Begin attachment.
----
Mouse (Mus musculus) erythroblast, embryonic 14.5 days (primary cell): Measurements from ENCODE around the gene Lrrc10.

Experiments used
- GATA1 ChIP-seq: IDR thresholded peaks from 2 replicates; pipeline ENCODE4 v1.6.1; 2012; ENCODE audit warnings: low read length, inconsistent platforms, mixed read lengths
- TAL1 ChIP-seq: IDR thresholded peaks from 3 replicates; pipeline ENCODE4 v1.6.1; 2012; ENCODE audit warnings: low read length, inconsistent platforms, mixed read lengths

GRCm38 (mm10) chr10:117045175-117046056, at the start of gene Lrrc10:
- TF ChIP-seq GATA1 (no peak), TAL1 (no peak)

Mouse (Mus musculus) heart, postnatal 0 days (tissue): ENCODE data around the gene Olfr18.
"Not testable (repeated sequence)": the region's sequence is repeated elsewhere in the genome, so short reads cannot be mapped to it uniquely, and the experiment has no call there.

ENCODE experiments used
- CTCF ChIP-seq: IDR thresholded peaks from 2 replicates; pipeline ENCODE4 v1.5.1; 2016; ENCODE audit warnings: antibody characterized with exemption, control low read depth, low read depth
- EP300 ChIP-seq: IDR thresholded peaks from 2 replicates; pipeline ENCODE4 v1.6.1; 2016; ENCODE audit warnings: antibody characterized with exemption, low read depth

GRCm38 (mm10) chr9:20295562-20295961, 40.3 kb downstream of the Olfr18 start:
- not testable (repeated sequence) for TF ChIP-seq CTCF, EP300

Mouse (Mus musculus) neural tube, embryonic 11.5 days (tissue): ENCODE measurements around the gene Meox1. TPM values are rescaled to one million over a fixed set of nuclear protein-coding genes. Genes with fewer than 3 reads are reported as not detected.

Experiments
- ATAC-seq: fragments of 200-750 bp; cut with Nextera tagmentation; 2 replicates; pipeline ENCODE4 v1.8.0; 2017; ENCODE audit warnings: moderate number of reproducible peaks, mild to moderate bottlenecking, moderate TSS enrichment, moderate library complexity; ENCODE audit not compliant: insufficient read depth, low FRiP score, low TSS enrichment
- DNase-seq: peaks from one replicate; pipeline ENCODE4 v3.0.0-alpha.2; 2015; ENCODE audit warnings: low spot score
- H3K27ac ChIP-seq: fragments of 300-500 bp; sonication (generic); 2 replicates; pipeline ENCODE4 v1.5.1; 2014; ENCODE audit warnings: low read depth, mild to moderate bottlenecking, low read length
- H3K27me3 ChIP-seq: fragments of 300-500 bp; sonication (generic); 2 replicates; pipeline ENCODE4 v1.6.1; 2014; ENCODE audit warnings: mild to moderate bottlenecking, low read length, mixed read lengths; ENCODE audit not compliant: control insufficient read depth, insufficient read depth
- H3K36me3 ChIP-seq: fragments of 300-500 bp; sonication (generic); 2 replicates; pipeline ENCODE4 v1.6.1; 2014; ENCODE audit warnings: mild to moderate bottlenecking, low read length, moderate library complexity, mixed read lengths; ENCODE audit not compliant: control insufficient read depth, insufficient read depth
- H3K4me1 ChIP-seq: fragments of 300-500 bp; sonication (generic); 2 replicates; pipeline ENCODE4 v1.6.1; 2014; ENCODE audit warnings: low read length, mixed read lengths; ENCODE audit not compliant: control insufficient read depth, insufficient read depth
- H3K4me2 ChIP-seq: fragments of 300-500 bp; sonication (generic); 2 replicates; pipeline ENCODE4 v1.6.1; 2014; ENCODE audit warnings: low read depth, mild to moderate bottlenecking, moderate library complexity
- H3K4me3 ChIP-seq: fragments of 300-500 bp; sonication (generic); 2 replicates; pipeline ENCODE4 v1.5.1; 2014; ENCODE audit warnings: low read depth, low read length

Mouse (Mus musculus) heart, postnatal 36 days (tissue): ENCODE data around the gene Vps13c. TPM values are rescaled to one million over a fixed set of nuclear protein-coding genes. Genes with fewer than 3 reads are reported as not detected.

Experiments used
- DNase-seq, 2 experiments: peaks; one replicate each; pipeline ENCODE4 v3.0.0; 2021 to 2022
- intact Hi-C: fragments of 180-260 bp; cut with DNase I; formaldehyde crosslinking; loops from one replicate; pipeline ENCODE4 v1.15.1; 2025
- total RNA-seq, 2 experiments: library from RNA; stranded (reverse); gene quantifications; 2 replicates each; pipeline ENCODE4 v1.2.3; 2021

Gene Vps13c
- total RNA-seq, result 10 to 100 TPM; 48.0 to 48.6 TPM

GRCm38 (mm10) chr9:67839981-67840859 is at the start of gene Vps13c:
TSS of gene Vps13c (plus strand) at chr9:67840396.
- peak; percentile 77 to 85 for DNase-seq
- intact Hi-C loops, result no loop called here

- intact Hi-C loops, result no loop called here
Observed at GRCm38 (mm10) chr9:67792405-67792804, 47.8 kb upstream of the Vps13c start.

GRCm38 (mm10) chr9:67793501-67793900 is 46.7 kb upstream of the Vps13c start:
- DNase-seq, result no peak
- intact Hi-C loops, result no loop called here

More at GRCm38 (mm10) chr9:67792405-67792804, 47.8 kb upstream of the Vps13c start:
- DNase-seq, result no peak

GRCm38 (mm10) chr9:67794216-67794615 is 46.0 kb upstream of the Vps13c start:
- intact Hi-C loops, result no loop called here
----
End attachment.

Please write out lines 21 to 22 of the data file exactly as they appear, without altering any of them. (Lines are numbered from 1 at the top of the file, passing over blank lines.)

- H3K4me1 ChIP-seq: fragments of 300-500 bp; sonication (generic); 2 replicates; pipeline ENCODE4 v1.6.1; 2014; ENCODE audit warnings: low read length, mixed read lengths; ENCODE audit not compliant: control insufficient read depth, insufficient read depth
- H3K4me2 ChIP-seq: fragments of 300-500 bp; sonication (generic); 2 replicates; pipeline ENCODE4 v1.6.1; 2014; ENCODE audit warnings: low read depth, mild to moderate bottlenecking, moderate library complexity